As I arrived at the Cathedral in Inverness for our carol service the other day, I passed the rolled-up sleeping bags in the porch, the large container for children’s gifts, and the pile of coats left for those who need something to keep the cold out. These have become the ever-present symbols of a society where an increasing number of people rely on kindness for basic support. I know some shake their heads at the “mess” but most accept that what we see is the reality of life for some people. They need our help.

We celebrate this Christmas at a time when war is taking place in Ukraine, there is famine in the Horn of Africa, and desperate people are crossing the sea in small boats to flee dire consequences in their own countries. We are also aware of the many people near us who will not have enough to pay for their heating or for their food. We think of those who will not be able to make Christmas the special time that it would normally be for their families, and will feel they have somehow failed their loved ones.

As we hear those pleas for support, help us to offer something of ourselves to look after others; teach us how to share and care for those who are struggling, and to allow our churches and congregations to be beacons of prayer, light and hope in this world. We have a wonderful message to proclaim, we have a glorious festival to celebrate, let the joy of our faith light us up as we rejoice in the wonder of the Christmas story.

Let the power of the incarnation lead to us to action, and the love of God cause us to sing with the angels.

Glory to God in highest heaven, and on earth peace to all in whom God delights.

Fourth Sunday of Advent – we remember Mary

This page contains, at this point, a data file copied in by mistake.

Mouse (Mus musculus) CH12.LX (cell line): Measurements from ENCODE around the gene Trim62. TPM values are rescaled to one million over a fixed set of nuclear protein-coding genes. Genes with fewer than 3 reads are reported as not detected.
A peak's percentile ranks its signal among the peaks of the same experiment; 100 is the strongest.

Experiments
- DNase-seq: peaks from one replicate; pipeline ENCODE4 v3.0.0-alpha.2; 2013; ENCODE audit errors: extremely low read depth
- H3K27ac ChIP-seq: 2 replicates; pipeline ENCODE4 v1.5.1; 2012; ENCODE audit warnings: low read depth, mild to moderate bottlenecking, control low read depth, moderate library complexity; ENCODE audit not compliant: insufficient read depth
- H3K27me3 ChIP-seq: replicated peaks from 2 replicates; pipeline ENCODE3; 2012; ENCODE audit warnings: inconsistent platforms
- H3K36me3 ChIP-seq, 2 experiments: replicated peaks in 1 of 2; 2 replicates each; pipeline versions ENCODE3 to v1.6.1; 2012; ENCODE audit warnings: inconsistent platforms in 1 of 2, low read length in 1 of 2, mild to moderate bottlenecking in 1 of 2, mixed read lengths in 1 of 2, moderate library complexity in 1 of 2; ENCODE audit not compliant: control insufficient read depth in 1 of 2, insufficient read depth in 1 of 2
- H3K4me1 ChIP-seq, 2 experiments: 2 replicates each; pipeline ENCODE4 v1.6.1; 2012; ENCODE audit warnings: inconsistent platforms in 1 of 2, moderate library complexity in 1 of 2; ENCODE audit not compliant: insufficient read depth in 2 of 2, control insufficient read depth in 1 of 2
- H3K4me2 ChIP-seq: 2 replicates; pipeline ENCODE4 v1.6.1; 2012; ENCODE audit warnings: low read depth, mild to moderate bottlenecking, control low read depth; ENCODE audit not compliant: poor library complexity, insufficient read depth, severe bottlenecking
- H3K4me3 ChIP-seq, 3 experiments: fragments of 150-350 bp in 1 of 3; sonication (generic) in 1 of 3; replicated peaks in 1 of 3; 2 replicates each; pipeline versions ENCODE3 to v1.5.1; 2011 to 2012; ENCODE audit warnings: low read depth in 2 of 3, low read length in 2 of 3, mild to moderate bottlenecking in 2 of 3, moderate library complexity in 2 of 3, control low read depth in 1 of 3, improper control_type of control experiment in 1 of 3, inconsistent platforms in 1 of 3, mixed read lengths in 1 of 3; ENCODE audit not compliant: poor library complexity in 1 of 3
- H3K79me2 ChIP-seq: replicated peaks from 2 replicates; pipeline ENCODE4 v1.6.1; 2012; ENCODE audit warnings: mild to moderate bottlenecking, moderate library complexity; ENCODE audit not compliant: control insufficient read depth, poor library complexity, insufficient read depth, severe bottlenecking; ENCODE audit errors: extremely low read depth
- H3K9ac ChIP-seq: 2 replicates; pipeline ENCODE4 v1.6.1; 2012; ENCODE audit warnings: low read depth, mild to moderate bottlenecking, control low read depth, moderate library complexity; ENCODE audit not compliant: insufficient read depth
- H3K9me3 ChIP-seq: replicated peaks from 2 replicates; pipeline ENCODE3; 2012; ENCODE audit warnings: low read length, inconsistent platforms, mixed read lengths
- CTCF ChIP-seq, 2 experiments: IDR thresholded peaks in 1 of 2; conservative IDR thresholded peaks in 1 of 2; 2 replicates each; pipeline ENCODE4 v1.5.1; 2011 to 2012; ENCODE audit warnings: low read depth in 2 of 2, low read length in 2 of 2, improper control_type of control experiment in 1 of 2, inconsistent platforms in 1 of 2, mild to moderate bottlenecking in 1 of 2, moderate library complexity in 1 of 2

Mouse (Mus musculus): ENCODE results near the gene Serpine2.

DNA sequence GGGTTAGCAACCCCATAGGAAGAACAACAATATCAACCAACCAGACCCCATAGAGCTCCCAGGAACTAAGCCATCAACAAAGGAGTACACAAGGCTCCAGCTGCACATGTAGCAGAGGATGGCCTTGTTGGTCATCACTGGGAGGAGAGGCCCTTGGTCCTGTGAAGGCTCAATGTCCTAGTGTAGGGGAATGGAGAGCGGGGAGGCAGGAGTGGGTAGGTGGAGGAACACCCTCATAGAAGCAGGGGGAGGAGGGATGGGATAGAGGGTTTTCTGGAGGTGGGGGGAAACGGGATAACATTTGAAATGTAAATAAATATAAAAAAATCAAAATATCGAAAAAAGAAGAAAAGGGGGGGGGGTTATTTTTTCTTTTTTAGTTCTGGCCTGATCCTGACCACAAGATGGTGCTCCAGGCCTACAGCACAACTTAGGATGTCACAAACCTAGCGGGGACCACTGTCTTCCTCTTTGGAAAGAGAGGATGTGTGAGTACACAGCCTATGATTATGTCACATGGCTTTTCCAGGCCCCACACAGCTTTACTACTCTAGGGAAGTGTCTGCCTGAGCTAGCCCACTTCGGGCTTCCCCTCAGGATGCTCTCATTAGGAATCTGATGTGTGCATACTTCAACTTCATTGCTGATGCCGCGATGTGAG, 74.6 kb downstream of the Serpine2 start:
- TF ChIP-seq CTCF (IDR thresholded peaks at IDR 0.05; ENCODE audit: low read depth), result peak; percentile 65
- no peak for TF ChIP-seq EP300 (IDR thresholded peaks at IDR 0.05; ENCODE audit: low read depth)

Donald Swan’s Tryptic of the Incarnation in he Lady Chapel of the Cathedral of the Isles in Millport

Perhaps we’ve a lot to learn from Joseph and Mary. Joseph, committing himself to listening humbly and attentively to God.
And Mary welcoming into her heart, soul and body, the mystery of Emmanuel ‘God with us’.

We might also reflect on the part that discretion played in Joseph’s and in Mary’s life. Joseph always discretely there.
And Mary, getting on with what needs to be done.

This is so beautifully captured in Donald Swan’s lovely tryptic in the Cathedral of the Isles in Millport, where I used to take services from time to time.
In that, Mary is depicted in the stable, feeding her child so discretely that you’d hardly notice.

On this the Fourth Sunday of Advent, we should ask with them:

What happens when we allow God to intrude into our nicely laid plans and decisions?”

Waiting, and Hoping, and Wishing

Advent’s the season of waiting, and hoping, and wishing
for some sign that God really loves us …

and that after all that’s been happening in the world recently,
for some sign that God hasn’t abandoned us and is still there in our lives
now and will be in the future.

Advent asks us to make room in our hearts and our busy lives for the coming of Jesus our Saviour.

Advent’s a time for us to make it possible for His coming